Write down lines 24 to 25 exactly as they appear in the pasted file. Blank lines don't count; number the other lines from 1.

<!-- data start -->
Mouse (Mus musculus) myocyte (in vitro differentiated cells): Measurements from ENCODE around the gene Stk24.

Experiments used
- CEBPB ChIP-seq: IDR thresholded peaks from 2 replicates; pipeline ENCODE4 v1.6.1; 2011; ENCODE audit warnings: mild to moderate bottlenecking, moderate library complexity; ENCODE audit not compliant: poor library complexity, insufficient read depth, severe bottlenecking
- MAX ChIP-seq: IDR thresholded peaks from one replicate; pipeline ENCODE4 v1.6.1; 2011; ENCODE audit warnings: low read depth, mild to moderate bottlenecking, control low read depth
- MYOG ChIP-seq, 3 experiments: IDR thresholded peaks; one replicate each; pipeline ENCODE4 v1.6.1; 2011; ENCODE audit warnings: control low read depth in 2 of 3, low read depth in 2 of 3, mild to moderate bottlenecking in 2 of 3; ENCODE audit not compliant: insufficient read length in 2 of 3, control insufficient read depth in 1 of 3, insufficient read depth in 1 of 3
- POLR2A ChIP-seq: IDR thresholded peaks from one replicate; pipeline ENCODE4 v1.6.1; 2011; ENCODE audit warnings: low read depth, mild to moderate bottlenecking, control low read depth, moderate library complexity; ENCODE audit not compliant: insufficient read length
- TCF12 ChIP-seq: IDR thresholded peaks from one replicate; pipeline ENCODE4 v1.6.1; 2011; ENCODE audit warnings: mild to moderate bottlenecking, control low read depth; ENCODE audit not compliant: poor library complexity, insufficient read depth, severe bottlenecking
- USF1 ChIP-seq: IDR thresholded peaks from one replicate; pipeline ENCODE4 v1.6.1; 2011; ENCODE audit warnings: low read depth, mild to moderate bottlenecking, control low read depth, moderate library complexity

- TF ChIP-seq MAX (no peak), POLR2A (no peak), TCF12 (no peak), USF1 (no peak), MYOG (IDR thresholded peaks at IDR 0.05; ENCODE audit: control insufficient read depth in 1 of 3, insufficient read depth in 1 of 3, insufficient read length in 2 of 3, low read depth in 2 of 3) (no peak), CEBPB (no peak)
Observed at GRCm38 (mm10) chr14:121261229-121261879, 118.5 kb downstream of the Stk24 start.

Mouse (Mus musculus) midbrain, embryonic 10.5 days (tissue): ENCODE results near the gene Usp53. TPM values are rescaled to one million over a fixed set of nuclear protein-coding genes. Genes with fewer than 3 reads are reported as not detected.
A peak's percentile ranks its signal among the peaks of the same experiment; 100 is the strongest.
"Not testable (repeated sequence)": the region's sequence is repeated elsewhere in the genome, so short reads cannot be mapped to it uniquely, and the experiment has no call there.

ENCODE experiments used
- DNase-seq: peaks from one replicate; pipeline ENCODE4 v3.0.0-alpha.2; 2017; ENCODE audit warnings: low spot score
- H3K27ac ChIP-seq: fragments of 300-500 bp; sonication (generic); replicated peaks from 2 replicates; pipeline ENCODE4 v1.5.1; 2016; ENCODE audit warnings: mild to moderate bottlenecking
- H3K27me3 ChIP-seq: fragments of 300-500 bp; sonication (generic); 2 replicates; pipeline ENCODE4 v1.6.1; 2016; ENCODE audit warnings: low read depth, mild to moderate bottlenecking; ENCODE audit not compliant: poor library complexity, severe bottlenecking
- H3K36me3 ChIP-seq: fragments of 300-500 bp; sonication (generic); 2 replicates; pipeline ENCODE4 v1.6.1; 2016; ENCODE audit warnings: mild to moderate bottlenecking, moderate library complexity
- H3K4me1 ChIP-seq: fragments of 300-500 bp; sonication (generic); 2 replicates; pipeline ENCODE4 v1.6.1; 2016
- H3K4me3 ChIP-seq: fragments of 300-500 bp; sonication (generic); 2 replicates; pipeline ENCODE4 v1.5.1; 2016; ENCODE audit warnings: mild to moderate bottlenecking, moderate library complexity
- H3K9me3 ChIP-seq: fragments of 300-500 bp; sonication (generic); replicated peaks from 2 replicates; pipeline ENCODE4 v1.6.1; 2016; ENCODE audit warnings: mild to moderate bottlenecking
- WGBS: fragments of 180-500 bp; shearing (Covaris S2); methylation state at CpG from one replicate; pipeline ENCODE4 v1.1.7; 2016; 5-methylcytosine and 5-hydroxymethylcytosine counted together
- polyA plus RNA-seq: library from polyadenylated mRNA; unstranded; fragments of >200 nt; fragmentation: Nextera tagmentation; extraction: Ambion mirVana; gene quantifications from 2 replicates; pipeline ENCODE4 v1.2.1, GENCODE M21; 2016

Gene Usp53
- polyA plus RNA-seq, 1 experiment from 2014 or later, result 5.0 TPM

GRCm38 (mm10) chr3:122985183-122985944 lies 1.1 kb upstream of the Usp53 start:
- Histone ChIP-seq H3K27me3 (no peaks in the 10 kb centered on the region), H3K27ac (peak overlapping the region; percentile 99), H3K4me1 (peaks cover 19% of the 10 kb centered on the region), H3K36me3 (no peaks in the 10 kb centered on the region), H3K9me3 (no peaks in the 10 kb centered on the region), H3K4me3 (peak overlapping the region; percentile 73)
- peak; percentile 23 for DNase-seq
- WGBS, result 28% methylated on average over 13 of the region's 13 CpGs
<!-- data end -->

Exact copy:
Gene Usp53
- polyA plus RNA-seq, 1 experiment from 2014 or later, result 5.0 TPM